When Depression Begins with a Story

Last night, I dreamt that I was on the run from the police. I murdered someone and then fled the scene of the crime. I ran and ran until I could no longer hide. I eventually returned to my house and was greeted by a police car in the driveway.

The other night, I dreamt that I sent an angry text to a friend. I tried to somehow cancel the text, but it had already been sent. I woke up feeling like my friend must be mad at me. How could I have sent such a rude text? I was nervous about texting my friend even though we were only fighting in my dream.

I go through phases of feeling motivated and excited about the future. But then a strange feeling begins to creep in and, slowly, my mood shifts. I feel agitated and disinterested. I just want to sleep even though my dreams disturb me.

I know that depression is beginning to take hold of my life when I start to obsessively think about a fictional story. It’s usually a simple premise: a couple, deeply in love with one another. I fixate on every detail of their lives, from what they majored in to where they live. I think about how they met, what they like about each other, if their parents approve of their relationship, and if they want to get married.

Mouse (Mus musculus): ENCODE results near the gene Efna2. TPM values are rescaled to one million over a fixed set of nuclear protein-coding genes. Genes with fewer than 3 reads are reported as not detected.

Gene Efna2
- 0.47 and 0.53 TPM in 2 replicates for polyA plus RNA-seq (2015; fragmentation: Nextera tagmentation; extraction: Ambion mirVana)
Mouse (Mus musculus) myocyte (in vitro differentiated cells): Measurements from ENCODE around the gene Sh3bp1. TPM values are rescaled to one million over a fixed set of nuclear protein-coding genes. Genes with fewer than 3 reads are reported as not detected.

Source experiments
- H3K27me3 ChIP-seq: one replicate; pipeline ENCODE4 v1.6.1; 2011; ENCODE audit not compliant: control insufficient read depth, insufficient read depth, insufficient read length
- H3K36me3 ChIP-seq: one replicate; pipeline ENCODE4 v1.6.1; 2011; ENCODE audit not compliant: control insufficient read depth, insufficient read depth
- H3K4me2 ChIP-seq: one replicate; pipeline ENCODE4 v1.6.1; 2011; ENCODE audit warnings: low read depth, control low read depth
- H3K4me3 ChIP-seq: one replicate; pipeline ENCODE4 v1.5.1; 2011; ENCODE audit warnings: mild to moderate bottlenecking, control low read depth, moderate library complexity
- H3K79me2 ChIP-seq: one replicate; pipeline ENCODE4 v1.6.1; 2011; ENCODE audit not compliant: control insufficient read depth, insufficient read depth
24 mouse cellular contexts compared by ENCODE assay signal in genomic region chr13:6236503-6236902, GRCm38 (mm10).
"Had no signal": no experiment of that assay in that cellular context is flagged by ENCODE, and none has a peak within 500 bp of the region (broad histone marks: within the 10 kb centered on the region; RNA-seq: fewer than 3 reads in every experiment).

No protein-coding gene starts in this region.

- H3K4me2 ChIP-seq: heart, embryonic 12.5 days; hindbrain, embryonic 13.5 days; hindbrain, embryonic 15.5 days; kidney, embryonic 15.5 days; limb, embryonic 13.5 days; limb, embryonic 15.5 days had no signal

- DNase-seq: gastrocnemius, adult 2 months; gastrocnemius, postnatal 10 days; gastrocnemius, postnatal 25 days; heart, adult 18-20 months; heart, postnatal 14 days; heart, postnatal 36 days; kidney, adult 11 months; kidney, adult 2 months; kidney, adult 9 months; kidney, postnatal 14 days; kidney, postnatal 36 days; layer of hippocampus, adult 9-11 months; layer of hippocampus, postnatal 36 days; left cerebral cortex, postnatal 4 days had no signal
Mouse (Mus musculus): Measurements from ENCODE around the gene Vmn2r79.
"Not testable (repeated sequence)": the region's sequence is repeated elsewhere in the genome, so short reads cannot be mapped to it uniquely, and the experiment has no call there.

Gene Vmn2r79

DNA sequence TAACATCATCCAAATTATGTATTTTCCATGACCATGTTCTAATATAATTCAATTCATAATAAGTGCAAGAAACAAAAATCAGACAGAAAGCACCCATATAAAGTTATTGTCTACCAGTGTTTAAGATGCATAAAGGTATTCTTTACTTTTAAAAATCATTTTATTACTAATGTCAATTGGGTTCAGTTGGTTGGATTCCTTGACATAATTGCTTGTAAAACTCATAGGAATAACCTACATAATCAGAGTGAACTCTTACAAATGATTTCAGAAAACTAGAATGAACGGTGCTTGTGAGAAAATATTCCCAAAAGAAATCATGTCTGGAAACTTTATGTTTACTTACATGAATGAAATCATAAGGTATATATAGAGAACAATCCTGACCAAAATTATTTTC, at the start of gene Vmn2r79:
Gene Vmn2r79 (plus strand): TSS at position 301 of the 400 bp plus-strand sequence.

The couple isn’t based on anyone in my life. This story in my head also isn’t about a personal goal that I have to one day be in a relationship. It’s simply a distraction. I begin to recognize the symptoms of my depression returning when I invent a new couple. This may seem ridiculous, but something tragic always happens to the couple. They are forced to confront a horrible obstacle that may strengthen their relationship or destroy it.

Must Read:  Drug-Free Depression Treatments Beat Anxiety and Depression without Drugs.

I am not entirely sure why I invent a story like this when I begin to feel down. It’s as if I can’t confront reality, so this fantasy is a strange escape from my life. I begin to really like the characters as I add more details to the story. They love each other, but not in an over the top, showy way.

I could actually write this story, so this issue would at least be productive rather than just a distraction. But I prefer to have the characters remain in my head. I’ll get bored of them eventually and then hopefully return to being able to focus on the present.

In the meantime, I should contact my psychiatrist and find a therapist. I started a new job a few months ago, so I need to find a therapist who is near my new workplace. I’m also unsure if my medication is as effective as it could be.

I know how important it is to continually think about my mental health and how it can be improved. I can’t remain passive and refuse to take action when I know that I’m beginning to feel depressed again. I want to be in control of my life, which means actively seeking out mental health care that works for me.

Leave a Reply

Name *
Email *